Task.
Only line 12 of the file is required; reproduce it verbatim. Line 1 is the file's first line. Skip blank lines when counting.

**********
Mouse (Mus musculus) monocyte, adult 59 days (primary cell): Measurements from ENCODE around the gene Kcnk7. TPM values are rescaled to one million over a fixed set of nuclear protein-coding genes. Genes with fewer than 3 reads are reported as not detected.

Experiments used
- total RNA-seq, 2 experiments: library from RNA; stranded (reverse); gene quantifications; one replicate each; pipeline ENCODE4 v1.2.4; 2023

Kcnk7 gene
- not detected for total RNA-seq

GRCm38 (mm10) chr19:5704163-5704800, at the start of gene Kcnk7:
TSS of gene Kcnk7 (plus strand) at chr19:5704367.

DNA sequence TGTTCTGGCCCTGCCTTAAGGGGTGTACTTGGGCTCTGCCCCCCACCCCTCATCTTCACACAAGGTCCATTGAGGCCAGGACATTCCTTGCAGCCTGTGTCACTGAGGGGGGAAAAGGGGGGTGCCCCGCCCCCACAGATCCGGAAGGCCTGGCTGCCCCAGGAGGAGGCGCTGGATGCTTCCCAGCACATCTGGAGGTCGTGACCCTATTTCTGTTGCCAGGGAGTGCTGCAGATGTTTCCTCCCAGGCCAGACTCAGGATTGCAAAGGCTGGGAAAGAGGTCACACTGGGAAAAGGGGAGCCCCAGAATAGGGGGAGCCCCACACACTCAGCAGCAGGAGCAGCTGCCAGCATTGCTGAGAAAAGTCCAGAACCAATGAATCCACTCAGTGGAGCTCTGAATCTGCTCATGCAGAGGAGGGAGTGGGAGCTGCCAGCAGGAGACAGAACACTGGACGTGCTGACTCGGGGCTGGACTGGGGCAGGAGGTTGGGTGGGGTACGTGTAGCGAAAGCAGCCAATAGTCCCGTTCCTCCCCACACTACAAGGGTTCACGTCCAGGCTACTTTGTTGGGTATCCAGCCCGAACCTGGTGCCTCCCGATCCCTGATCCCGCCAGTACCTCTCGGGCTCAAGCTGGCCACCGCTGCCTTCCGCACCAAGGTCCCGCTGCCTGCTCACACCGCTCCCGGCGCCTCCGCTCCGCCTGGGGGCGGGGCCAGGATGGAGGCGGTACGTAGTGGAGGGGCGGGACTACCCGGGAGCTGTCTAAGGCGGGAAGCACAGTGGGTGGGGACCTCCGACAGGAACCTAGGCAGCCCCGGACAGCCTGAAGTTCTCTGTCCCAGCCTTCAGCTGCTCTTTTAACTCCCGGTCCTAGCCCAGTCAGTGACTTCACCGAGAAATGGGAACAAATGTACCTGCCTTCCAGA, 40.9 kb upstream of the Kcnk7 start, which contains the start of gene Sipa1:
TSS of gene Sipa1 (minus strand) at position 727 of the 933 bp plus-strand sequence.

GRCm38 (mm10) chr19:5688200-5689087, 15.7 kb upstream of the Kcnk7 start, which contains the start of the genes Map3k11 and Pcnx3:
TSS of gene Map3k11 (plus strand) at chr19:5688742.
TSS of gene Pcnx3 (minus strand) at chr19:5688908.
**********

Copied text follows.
TSS of gene Pcnx3 (minus strand) at chr19:5688908.